How much are California taxpayers willing to spend to dissolve the state's tiniest city?
Assembly Speaker John A. Pérez is seeking piles of municipal records that Vernon city officials contend would cost millions in state funds to collect and copy.
Vernon's official response: Send us a $200,000 down payment to reproduce the most extensive documents, Speaker Pérez, and we'll be happy to comply.
Shannon Murphy, Pérez's spokeswoman, said the city's cost estimate is absurd and that the Assembly leader is not willing to spend big bucks for public information. Perhaps a compromise can be found, such as sending an Assembly aide and electronic scanner to Vernon to assist the records search, she said.
The fight marks the latest twist in Pérez's bid to dissolve California's smallest city, a Los Angeles County municipality with fewer than 100 residents, because of what Pérez characterizes as a long history of corruption by city officials.
Pérez's Assembly Bill 46, to place Vernon under the immediate control of Los Angeles County, passed the Assembly last week. It now heads to the Senate.
Vernon City Administrator Mark Whitworth estimated that complying with Pérez's seven Public Records Act requests totaling 72 types of documents would take 2,500 hours of staff and attorney time, fill 700 to 800 boxes, and cost between $1.5 million and $3 million.
"I suspect these documents will never be looked at by you or your staff," Whitworth wrote in responding to Pérez's requests.
"In fact, to review these documents literally will take many thousands of hours," Whitworth wrote. "Nevertheless, I want to be very clear, we intend to fully respond to your requests."
Whitworth added in his April 25 letter to Pérez that the public records requests "reiterate your desire to bring the city to a grinding halt as part of your overall effort to kill it."
Murphy characterized Whitworth's letter as a stalling tactic.
"It's ridiculous that the city of Vernon would want to charge upwards of a million dollars for information that should be available publicly," Murphy said.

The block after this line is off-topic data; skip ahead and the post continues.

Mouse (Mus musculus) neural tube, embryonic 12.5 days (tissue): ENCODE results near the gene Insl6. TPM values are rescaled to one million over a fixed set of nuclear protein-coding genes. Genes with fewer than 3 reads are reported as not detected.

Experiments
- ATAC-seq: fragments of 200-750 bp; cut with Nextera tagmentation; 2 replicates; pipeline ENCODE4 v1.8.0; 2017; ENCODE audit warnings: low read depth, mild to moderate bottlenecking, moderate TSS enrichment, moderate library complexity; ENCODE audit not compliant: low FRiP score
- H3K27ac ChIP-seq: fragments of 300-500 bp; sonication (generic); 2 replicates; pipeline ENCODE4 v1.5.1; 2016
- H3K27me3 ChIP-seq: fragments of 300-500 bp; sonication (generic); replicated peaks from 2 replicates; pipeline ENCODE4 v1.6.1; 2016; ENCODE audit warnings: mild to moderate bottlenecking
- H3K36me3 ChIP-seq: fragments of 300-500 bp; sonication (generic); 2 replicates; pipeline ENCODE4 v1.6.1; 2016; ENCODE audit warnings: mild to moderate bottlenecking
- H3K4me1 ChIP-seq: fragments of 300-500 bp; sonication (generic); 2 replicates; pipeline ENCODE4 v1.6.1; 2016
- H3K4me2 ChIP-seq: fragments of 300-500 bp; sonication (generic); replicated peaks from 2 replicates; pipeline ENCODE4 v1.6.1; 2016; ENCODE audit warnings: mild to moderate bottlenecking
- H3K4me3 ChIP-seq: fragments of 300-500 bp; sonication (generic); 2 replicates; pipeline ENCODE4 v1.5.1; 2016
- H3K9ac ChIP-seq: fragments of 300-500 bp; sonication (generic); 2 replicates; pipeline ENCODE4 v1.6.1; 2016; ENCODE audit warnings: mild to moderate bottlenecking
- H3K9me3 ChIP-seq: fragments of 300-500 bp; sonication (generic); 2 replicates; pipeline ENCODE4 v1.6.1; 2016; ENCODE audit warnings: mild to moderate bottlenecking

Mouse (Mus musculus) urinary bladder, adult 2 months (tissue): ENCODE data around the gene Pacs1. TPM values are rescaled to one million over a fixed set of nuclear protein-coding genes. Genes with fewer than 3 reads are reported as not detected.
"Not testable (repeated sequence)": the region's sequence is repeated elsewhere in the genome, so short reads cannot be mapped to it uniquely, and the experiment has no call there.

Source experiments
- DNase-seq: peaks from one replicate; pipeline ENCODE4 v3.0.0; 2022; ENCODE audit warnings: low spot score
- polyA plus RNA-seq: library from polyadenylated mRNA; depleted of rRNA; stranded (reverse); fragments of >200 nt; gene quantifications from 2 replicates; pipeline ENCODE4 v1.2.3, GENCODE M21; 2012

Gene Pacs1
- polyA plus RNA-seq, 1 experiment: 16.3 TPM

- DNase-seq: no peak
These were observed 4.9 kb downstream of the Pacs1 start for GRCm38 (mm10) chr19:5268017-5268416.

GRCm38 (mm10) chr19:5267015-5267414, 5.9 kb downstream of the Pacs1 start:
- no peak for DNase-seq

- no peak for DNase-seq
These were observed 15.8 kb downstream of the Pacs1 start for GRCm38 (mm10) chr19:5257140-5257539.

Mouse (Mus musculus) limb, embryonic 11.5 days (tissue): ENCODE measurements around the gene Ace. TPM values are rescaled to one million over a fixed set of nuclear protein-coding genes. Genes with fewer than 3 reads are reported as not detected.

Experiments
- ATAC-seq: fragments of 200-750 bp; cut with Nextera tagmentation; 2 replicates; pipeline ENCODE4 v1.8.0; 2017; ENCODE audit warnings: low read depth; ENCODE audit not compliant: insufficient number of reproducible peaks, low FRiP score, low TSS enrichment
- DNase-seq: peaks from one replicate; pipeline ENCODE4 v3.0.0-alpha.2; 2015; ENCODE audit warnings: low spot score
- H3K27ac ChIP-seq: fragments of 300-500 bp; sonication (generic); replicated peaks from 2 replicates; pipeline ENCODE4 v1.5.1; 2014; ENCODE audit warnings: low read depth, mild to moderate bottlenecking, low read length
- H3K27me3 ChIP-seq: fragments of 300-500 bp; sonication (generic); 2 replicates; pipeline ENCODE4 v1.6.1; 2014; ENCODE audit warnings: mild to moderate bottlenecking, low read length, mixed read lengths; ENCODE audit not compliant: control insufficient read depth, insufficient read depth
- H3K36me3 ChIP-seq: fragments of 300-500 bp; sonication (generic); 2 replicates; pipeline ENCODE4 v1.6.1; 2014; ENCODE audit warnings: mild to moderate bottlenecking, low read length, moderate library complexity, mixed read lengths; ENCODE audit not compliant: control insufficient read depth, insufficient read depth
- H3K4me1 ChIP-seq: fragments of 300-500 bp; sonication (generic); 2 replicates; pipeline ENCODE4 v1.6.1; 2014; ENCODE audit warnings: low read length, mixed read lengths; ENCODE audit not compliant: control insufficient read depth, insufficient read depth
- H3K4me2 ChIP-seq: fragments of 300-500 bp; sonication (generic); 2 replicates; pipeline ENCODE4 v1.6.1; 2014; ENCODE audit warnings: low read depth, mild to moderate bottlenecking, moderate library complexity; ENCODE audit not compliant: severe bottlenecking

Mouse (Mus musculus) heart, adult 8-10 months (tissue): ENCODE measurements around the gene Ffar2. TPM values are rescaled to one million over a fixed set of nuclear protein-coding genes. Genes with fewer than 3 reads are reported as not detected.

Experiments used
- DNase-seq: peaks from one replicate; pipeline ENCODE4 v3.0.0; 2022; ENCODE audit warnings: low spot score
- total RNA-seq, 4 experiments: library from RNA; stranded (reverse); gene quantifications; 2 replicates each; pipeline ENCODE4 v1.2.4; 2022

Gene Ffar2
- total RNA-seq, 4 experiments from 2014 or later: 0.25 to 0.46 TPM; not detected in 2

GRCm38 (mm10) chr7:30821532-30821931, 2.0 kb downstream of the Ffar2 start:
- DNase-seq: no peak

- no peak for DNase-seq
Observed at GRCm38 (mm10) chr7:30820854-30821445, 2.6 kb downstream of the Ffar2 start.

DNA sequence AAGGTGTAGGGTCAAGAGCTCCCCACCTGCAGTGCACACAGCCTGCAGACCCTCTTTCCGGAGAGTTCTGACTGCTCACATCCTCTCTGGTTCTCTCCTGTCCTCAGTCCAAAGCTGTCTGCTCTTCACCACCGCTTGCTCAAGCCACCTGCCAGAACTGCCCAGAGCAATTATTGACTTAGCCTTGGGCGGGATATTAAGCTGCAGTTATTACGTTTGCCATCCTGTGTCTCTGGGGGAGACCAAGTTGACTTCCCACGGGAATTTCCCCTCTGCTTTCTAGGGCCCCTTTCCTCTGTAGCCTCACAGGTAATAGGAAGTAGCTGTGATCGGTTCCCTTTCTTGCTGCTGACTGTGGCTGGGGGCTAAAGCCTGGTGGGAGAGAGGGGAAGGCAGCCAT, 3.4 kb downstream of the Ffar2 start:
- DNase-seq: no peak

Pérez has not yet decided how to respond to Whitworth's letter. A meeting with legal counsel is planned this week, she said.
Vernon public records sought by Pérez range from city council minutes between 2000 and 2008 to far more complicated records, including documentation of all electricity and gas purchases involving the city's power plant or other city bodies.
The most extensive records sought -- 22 of the 72 records requests -- would total about 1.3 million pages of information that must be culled from at least three terabytes of electronic data -- "more data than a decent-sized library," Whitworth wrote.
Vernon is spending hundreds of thousands of dollars to oppose AB 46, hiring a veritable all-star team of Capitol lobbyists and political strategists.
The city, in combination with business and labor groups, argues that dissolving Vernon could prompt key businesses to leave, threatening thousands of jobs.
Peter Corselli, a Vernon businessman active in the fight against AB 46, has countered Pérez's push for city documents by sending a public records act request to the Capitol seeking the Assembly leader's correspondence, e-mails, phone messages, notes, polling, staff costs and documentation of time spent on the bill.
"How he can get away with spending state resources for his own personal vendetta, to me that's criminal," said Corselli, who has not yet received a response from Pérez's office.
Murphy said she did not have an immediate estimate of state funds spent to research or craft AB 46, but that costs have been minimal. No aides are working on the bill full-time, she said.
"We don't have an outside team of consultants or anything like that," she said.
** Updated at 2 p.m. to include information about Peter Corselli's public records act request to the Assembly.